I also circle the important nouns in a sentence. Pronouns (I, you, he, she, it, they) normally get underlined. I do the same with names as well. If you think something is important, circle it. You're probably right if it sticks out that much in your mind.
I now start connecting ideas, using lines with arrows at each end, showing the connection between the two ideas. I normally note above the line why I feel this connection is important.
I go back through and label all the verbs and nouns I've already designated as important. For verbs I try to determine the tense. This isn't always as apparent as our English translations lead us to believe. So check some kind of resource that will give you the tense of the original word.
With pronouns I try to determine who is speaking, is being spoken of or is being spoken to. If I'm not sure I consult a commentary or two. I write the name of the person in question above the corresponding pronoun. This will clarify who the speaker is and to whom he speaks.
At times I ask questions by writing them in the margin, connecting them with a line and arrow. If you have room simply write the question above the word or phrase in question.
Finally I take all the information I've gathered, study it through, and then come up with an overall point of the passage. I use this as my application.
Below is an example of one of my "fleshing out" pages. It should give you some ideas as to how to utilize this method...
As I said before, you don't have to follow the letter of the law with any method. You may want to tailor this to meet your needs. You may not know all that much about grammar. In that case you won't do as much grammar study (although I still challenge you to at least check commentaries. Grammar can have a huge impact on the meaning of a text.)
Whatever you do, I hope this helps you enjoy your Bible study time a little bit more. Remember, methods are there to help you, not hinder you. Use them. Don't let them use you. This will make Bible study that much more enjoyable.
That's it for this month. I hope this was a help. We'll have more next month.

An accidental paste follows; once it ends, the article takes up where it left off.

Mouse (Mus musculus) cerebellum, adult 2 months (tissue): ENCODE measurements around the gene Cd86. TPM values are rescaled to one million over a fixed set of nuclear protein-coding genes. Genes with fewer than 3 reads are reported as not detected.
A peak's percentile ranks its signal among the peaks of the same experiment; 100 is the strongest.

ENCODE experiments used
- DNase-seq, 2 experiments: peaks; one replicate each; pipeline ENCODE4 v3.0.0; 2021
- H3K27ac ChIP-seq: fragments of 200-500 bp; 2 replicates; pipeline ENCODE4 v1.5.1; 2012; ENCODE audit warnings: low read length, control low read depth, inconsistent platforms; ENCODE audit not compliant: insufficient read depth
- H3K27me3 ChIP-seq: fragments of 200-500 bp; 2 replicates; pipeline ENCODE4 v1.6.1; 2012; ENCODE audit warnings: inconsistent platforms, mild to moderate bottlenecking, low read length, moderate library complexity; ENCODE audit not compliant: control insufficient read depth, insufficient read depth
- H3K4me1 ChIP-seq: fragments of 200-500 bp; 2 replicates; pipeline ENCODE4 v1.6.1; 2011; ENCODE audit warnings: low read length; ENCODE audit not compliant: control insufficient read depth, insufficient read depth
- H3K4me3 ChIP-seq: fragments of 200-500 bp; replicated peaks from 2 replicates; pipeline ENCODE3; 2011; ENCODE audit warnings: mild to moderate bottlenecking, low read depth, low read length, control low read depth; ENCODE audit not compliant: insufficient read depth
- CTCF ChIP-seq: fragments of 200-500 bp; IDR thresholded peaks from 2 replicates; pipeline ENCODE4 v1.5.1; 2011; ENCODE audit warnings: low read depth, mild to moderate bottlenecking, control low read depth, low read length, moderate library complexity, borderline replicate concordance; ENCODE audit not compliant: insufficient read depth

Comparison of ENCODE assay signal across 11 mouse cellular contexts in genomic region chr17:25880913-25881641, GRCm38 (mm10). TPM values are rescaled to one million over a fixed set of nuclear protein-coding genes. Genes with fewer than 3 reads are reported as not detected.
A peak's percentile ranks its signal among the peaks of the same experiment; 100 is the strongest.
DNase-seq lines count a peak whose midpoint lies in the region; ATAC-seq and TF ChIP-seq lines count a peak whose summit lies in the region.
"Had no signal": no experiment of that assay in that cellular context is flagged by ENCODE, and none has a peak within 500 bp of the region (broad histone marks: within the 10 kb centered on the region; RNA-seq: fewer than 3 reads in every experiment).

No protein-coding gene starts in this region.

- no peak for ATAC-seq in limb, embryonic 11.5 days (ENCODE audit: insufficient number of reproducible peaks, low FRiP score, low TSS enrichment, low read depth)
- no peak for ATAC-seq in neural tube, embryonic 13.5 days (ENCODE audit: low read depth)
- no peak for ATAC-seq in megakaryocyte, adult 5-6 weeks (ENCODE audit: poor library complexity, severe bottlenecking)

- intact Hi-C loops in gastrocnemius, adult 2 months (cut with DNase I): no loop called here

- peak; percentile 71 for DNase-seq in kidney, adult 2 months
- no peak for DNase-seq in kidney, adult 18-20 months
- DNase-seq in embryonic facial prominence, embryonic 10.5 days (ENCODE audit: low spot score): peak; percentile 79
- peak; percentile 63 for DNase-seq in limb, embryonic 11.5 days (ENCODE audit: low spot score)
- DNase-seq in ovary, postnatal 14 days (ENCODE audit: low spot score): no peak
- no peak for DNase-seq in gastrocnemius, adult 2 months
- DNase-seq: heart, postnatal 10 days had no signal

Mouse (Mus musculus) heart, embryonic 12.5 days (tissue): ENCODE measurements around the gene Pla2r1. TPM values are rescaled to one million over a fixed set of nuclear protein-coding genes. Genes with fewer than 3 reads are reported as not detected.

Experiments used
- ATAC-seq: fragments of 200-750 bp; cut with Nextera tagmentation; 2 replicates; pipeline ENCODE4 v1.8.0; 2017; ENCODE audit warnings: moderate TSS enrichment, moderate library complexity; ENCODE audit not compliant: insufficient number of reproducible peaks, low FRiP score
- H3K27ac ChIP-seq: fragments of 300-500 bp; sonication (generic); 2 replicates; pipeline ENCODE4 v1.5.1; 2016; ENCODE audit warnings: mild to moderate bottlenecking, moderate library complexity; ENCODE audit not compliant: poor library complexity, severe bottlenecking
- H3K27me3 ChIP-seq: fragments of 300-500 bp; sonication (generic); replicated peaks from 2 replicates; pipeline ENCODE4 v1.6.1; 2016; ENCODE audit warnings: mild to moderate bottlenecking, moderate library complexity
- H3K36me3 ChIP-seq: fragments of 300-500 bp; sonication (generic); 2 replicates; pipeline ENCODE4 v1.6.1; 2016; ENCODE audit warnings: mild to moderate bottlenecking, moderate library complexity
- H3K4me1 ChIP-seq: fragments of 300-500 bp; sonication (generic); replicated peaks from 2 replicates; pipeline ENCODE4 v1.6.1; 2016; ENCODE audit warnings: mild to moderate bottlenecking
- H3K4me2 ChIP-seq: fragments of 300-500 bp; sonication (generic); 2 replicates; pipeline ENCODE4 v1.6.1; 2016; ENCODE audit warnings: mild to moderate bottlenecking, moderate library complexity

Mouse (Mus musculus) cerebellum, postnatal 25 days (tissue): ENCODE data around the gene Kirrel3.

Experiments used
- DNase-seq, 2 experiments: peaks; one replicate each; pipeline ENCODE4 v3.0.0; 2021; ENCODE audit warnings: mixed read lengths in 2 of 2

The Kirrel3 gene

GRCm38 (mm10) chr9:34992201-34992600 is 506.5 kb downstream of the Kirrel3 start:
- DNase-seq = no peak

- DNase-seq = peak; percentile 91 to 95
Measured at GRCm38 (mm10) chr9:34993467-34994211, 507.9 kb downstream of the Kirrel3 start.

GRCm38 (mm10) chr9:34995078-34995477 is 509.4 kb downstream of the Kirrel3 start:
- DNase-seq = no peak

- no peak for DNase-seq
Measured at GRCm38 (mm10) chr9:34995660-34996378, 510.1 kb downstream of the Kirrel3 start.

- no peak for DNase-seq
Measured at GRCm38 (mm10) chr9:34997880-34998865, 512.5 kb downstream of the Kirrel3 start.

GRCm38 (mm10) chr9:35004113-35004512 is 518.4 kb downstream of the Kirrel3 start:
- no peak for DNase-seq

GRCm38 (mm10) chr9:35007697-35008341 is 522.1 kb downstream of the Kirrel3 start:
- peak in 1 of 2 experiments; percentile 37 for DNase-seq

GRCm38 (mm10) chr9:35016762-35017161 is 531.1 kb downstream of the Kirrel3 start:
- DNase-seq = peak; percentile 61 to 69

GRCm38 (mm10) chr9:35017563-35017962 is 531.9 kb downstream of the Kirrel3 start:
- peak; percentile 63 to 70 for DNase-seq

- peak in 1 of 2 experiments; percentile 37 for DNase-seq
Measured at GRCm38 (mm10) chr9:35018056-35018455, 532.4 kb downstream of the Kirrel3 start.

Keep up the good work. And...
Keep the faith!
Bible Study Starters of the Month
Here are a couple ideas to jump-start your brain for your personal Bible study…
1. The Bible speaks of angels in different instances, serving in various capacities. What do angels do? What is their nature? Do they have names? How many kinds of angels are there?
2. How does Matthew 1:23 relate to Isaiah 7:14?
Bible Study Project of the Month
Put on your thinking caps this month...
Follow the life of Joseph in Genesis 30 through Exodus 1:6. Determine what kind of man he was. Was he spiritual or fleshly? Did he struggle in some areas? If so name the areas.
Create a map to follow Joseph's movements from Israel into Egypt. Chart his accomplishments and his failures.
In all of this, analyze Joseph's life to determine what made him so successful.
And of course...
Contact us through our “Contact Page”, and tell us what you found. We're interested to hear what your studies turn up!
We've had a wonderful response to this e-zine. Thanks to all who have sent in their encouraging words to us. Your kindness will not go unrewarded.
And don't forget to check out our Spiritual Warfare study. We've just completed the last installment of that study, so check it out, and tell us what you think.
As always, thanks a lot for all your prayers. We love you all. And we hope God continues to bless you.
That about wraps it up for this month. We hope you enjoyed this e-zine provided by Bible-Student-Online.org.